When searching using:


Also matches single spaces. I want to match exactly two space.


Use M-s SPC during Isearch to toggle matching whitespace literally. When matching literally, each SPC char you type is matched individually. (This used to be the default Emacs behavior, BTW.)

To configure this as the default behavior customize option search-whitespace-regexp to nil. (M-x customize-option search-whitespace-regexp.)

See the GNU Emacs manual, node Special Isearch.

  • Thanks for this. Might be good to actually put the .emacs line (set-variable 'search-whitespace-regexp nil) in there. Thanks.
    – Gray
    Mar 28 '18 at 13:49
  • 1
    @Gray: set-variable doesn't save the new value persistently, so that won't change the default behavior. I think M-x customize-option is what is called for here.
    – Drew
    Mar 28 '18 at 23:57
  • Oh I was talking about it in the dot emacs file. Didn't know about customize option. Thanks for editing.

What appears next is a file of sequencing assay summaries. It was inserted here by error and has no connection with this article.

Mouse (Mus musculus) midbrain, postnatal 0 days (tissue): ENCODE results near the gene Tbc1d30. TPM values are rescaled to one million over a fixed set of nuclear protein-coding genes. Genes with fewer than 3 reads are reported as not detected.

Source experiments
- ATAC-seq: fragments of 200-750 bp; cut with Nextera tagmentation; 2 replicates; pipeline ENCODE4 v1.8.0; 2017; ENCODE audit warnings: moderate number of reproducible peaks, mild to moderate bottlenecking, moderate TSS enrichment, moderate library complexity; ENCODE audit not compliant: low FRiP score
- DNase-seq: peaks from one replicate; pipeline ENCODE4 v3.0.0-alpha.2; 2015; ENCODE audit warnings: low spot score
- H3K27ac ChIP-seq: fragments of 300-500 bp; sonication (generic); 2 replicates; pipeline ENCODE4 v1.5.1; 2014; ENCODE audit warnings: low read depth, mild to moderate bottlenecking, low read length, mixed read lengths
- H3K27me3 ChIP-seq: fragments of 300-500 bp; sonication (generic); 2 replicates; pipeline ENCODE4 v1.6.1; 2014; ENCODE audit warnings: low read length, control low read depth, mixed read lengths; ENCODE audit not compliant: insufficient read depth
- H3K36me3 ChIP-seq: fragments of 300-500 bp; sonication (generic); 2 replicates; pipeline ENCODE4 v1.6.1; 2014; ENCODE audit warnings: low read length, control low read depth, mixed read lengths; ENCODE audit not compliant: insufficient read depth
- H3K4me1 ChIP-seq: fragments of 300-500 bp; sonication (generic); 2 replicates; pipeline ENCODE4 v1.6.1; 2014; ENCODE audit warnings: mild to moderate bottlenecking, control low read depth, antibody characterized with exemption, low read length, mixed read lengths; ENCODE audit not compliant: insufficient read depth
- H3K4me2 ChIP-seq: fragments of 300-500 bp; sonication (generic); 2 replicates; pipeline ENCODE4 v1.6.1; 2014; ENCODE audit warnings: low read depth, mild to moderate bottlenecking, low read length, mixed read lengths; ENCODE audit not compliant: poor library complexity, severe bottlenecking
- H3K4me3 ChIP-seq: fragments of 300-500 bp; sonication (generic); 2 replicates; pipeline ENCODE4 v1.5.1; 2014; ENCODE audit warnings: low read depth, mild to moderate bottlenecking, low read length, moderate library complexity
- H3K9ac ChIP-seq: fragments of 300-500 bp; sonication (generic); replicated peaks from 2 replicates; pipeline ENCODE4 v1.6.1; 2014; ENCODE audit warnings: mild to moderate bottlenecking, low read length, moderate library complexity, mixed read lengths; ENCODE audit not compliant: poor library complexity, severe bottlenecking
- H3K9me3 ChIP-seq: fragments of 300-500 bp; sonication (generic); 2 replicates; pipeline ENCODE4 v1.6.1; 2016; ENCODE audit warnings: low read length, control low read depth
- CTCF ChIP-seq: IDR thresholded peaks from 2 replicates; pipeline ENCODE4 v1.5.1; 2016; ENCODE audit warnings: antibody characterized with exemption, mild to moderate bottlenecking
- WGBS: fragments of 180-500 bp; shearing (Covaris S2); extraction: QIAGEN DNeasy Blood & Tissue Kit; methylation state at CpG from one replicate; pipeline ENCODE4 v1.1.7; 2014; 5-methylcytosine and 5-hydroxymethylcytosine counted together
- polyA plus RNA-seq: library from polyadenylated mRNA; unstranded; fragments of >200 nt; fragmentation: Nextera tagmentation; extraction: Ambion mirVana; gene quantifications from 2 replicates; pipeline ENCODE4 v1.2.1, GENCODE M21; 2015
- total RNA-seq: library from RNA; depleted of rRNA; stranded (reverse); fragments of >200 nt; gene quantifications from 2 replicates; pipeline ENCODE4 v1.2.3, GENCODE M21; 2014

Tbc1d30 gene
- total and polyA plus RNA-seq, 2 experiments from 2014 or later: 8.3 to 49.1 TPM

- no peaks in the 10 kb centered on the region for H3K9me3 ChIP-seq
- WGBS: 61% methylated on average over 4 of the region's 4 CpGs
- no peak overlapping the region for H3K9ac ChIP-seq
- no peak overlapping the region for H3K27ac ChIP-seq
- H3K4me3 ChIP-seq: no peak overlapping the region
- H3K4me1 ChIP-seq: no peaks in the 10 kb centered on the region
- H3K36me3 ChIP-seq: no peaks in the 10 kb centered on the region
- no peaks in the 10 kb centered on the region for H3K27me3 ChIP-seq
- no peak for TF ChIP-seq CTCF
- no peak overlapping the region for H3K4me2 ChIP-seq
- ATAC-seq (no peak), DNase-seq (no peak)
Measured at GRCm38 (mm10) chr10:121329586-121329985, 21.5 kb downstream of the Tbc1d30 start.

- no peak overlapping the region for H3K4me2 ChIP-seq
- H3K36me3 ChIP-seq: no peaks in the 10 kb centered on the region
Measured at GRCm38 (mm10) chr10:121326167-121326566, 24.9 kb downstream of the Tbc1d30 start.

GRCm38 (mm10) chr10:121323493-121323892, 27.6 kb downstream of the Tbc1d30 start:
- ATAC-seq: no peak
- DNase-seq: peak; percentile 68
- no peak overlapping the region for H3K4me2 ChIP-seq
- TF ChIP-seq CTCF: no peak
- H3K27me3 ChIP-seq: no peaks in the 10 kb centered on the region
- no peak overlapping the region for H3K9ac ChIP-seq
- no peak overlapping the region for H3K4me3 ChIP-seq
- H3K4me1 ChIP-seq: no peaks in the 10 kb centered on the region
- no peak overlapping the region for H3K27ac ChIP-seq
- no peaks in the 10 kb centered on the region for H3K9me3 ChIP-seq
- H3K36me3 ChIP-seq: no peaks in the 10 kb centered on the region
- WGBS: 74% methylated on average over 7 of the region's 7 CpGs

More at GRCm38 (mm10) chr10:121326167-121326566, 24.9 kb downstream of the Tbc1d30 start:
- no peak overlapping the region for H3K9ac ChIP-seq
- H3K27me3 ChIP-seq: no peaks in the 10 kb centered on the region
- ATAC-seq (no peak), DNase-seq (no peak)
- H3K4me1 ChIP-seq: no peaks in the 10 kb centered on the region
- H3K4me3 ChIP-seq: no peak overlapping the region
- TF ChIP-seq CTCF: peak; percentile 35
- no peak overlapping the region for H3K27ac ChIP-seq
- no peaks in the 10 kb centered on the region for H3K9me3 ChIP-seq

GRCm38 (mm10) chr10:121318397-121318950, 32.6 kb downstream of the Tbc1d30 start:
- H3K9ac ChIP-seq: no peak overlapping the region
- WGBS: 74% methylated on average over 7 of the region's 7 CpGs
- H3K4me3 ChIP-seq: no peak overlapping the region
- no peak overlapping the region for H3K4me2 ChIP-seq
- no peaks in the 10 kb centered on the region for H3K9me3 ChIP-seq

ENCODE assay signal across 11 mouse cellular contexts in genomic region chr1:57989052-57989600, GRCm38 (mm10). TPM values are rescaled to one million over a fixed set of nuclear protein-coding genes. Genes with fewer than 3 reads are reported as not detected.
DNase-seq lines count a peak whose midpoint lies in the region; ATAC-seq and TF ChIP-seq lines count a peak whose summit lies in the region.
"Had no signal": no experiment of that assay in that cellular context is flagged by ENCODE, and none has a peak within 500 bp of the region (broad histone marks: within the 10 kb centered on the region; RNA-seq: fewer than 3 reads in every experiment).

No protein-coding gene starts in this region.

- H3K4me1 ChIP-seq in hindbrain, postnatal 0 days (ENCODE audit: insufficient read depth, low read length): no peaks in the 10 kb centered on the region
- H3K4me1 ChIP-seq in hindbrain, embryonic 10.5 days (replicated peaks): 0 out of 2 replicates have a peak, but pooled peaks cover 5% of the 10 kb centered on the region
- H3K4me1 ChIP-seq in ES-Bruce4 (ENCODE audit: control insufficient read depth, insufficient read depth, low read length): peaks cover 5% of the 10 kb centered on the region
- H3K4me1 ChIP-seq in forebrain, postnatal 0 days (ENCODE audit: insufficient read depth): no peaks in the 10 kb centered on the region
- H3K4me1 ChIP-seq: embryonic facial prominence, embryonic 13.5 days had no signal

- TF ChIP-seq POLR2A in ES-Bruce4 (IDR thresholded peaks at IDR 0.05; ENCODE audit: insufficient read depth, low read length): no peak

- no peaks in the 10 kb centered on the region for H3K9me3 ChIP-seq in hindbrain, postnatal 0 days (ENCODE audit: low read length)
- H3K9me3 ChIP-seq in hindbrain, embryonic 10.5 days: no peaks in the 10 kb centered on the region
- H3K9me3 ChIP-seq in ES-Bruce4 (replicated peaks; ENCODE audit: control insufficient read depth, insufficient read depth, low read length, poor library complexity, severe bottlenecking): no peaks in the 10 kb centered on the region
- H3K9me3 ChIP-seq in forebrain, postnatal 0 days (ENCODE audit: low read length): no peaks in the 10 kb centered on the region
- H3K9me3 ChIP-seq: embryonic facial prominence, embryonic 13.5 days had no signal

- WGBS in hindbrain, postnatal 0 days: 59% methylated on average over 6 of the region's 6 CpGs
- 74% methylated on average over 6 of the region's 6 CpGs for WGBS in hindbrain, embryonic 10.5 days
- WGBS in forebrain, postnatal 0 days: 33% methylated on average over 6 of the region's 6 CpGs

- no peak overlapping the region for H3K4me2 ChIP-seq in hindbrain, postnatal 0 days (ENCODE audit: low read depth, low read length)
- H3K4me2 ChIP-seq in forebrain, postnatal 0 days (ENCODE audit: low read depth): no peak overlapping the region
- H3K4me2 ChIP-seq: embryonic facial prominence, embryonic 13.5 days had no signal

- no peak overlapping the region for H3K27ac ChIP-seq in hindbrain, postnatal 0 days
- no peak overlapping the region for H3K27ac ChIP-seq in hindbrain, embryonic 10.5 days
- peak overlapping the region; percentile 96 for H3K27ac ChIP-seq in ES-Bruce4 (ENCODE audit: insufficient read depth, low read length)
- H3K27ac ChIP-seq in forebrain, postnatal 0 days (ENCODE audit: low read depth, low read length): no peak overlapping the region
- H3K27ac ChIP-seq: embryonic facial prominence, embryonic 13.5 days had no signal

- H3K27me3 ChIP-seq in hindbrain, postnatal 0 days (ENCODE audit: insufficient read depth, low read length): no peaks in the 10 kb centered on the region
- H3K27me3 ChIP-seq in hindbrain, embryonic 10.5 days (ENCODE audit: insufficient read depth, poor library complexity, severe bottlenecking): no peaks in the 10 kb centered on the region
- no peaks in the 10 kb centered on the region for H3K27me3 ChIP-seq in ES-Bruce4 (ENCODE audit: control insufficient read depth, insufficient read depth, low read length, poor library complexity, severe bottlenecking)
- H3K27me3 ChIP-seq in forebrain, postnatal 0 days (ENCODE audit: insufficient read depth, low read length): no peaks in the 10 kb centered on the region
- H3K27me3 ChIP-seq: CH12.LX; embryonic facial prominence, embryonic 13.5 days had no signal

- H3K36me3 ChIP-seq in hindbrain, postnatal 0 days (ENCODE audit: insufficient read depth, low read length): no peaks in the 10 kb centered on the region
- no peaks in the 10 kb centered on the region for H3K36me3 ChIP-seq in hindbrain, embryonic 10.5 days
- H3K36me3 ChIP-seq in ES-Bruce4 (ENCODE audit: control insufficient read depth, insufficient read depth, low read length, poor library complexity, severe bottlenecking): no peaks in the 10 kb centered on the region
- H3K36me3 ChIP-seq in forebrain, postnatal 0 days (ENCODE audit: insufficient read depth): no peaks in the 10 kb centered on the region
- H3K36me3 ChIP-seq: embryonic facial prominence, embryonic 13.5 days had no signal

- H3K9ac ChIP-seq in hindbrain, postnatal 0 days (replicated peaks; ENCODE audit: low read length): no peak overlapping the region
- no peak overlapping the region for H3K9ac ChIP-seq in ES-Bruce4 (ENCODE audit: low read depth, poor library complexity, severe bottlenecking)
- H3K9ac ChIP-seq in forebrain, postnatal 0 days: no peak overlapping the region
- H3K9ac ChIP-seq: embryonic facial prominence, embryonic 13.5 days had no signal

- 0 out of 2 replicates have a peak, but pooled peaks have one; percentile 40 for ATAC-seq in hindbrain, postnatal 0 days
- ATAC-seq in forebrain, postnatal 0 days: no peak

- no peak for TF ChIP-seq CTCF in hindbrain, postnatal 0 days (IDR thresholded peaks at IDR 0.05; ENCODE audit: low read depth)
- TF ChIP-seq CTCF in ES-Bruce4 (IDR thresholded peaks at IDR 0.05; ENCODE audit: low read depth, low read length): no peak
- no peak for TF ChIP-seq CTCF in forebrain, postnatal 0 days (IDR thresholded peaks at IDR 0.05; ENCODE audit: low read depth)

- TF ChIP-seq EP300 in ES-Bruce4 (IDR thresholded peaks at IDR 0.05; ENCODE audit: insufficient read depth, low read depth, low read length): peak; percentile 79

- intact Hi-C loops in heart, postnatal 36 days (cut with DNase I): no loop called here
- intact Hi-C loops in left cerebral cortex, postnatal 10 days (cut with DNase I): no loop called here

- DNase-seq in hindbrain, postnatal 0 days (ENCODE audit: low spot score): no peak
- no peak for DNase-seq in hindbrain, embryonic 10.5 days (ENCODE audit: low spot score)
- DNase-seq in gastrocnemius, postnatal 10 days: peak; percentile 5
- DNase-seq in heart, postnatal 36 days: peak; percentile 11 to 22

– Gray
    Mar 29 '18 at 0:19

Using regexp incremental search solves the problem, if you escape the space characters:


You can also use search and replace without the backslashes, if that's what you're after:

  • I ran into the same problem today when building a keyboard macro. This answer solved the problem for me, though I had to use the key combination ESC C-s instead. See also github.com/leoliu/ggtags/issues/64 Mar 16 '17 at 19:57

Using regexp search helps, but you can also make sure of literal spaces for the search using C-q SPC to quote a space into the search.

To riff off of @Rovanion's answer then, using isearch-forward-regexp:

C-M-s C-q SPC C-q SPC

That will search for two consecutive spaces. Interestingly, isearch-forward-regexp requires discrete matches. Searching aaa for aa will only match once and not again at the second character.

  • Regarding your last note, imagine searching for "zero or more whitespace followed by a thing" and, given N characters of leading whitespace, needing to step through all N+1 individual matches. I can see that being a reasonable option to provide, but it would be a terrible default.
    – phils
    Dec 22 '18 at 7:49

Your Answer

By clicking “Post Your Answer”, you agree to our terms of service, privacy policy and cookie policy

Not the answer you're looking for? Browse other questions tagged or ask your own question.